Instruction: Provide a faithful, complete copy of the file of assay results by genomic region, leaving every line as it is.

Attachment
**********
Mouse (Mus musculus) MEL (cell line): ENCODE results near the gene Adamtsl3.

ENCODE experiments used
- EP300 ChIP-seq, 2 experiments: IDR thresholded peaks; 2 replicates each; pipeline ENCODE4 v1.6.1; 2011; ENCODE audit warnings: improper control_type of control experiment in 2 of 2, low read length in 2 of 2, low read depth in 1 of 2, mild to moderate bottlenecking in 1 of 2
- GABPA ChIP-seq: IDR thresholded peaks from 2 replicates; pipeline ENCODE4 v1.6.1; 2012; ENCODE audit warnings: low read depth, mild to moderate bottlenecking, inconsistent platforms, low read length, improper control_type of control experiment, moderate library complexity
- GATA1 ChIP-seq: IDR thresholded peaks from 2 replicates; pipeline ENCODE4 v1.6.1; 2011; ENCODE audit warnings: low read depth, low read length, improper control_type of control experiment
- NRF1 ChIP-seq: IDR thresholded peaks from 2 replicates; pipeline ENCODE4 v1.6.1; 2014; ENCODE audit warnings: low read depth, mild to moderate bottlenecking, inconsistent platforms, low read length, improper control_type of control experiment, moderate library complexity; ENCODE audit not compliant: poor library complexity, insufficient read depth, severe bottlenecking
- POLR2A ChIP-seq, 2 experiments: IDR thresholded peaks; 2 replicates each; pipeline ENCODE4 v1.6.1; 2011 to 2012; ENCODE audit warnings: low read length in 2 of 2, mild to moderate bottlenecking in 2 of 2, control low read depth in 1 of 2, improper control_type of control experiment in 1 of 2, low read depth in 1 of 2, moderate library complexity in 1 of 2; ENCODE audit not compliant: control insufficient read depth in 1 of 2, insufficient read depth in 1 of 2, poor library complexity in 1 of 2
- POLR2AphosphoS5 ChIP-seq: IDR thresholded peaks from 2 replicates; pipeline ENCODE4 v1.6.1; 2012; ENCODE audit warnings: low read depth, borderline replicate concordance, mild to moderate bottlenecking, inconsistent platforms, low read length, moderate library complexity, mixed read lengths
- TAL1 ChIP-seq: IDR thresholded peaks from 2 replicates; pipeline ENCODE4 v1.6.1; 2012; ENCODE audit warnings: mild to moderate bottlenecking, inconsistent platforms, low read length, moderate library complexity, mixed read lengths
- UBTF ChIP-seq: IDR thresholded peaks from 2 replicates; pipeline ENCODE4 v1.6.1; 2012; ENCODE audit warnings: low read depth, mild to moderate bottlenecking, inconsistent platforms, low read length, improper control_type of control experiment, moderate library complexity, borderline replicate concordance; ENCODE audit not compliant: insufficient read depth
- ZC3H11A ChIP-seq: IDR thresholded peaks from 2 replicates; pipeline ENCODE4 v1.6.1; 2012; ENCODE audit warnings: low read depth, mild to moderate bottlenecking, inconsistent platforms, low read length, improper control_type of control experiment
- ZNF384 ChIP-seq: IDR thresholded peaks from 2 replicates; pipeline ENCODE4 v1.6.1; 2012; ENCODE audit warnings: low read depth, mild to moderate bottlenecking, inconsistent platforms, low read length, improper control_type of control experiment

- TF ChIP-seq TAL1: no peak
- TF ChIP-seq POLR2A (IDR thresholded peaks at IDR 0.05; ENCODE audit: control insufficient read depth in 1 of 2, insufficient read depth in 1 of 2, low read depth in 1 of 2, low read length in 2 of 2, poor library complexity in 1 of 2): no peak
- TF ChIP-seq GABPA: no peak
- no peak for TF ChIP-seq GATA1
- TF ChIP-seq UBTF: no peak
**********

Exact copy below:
Mouse (Mus musculus) MEL (cell line): ENCODE results near the gene Adamtsl3.

ENCODE experiments used
- EP300 ChIP-seq, 2 experiments: IDR thresholded peaks; 2 replicates each; pipeline ENCODE4 v1.6.1; 2011; ENCODE audit warnings: improper control_type of control experiment in 2 of 2, low read length in 2 of 2, low read depth in 1 of 2, mild to moderate bottlenecking in 1 of 2
- GABPA ChIP-seq: IDR thresholded peaks from 2 replicates; pipeline ENCODE4 v1.6.1; 2012; ENCODE audit warnings: low read depth, mild to moderate bottlenecking, inconsistent platforms, low read length, improper control_type of control experiment, moderate library complexity
- GATA1 ChIP-seq: IDR thresholded peaks from 2 replicates; pipeline ENCODE4 v1.6.1; 2011; ENCODE audit warnings: low read depth, low read length, improper control_type of control experiment
- NRF1 ChIP-seq: IDR thresholded peaks from 2 replicates; pipeline ENCODE4 v1.6.1; 2014; ENCODE audit warnings: low read depth, mild to moderate bottlenecking, inconsistent platforms, low read length, improper control_type of control experiment, moderate library complexity; ENCODE audit not compliant: poor library complexity, insufficient read depth, severe bottlenecking
- POLR2A ChIP-seq, 2 experiments: IDR thresholded peaks; 2 replicates each; pipeline ENCODE4 v1.6.1; 2011 to 2012; ENCODE audit warnings: low read length in 2 of 2, mild to moderate bottlenecking in 2 of 2, control low read depth in 1 of 2, improper control_type of control experiment in 1 of 2, low read depth in 1 of 2, moderate library complexity in 1 of 2; ENCODE audit not compliant: control insufficient read depth in 1 of 2, insufficient read depth in 1 of 2, poor library complexity in 1 of 2
- POLR2AphosphoS5 ChIP-seq: IDR thresholded peaks from 2 replicates; pipeline ENCODE4 v1.6.1; 2012; ENCODE audit warnings: low read depth, borderline replicate concordance, mild to moderate bottlenecking, inconsistent platforms, low read length, moderate library complexity, mixed read lengths
- TAL1 ChIP-seq: IDR thresholded peaks from 2 replicates; pipeline ENCODE4 v1.6.1; 2012; ENCODE audit warnings: mild to moderate bottlenecking, inconsistent platforms, low read length, moderate library complexity, mixed read lengths
- UBTF ChIP-seq: IDR thresholded peaks from 2 replicates; pipeline ENCODE4 v1.6.1; 2012; ENCODE audit warnings: low read depth, mild to moderate bottlenecking, inconsistent platforms, low read length, improper control_type of control experiment, moderate library complexity, borderline replicate concordance; ENCODE audit not compliant: insufficient read depth
- ZC3H11A ChIP-seq: IDR thresholded peaks from 2 replicates; pipeline ENCODE4 v1.6.1; 2012; ENCODE audit warnings: low read depth, mild to moderate bottlenecking, inconsistent platforms, low read length, improper control_type of control experiment
- ZNF384 ChIP-seq: IDR thresholded peaks from 2 replicates; pipeline ENCODE4 v1.6.1; 2012; ENCODE audit warnings: low read depth, mild to moderate bottlenecking, inconsistent platforms, low read length, improper control_type of control experiment

- TF ChIP-seq TAL1: no peak
- TF ChIP-seq POLR2A (IDR thresholded peaks at IDR 0.05; ENCODE audit: control insufficient read depth in 1 of 2, insufficient read depth in 1 of 2, low read depth in 1 of 2, low read length in 2 of 2, poor library complexity in 1 of 2): no peak
- TF ChIP-seq GABPA: no peak
- no peak for TF ChIP-seq GATA1
- TF ChIP-seq UBTF: no peak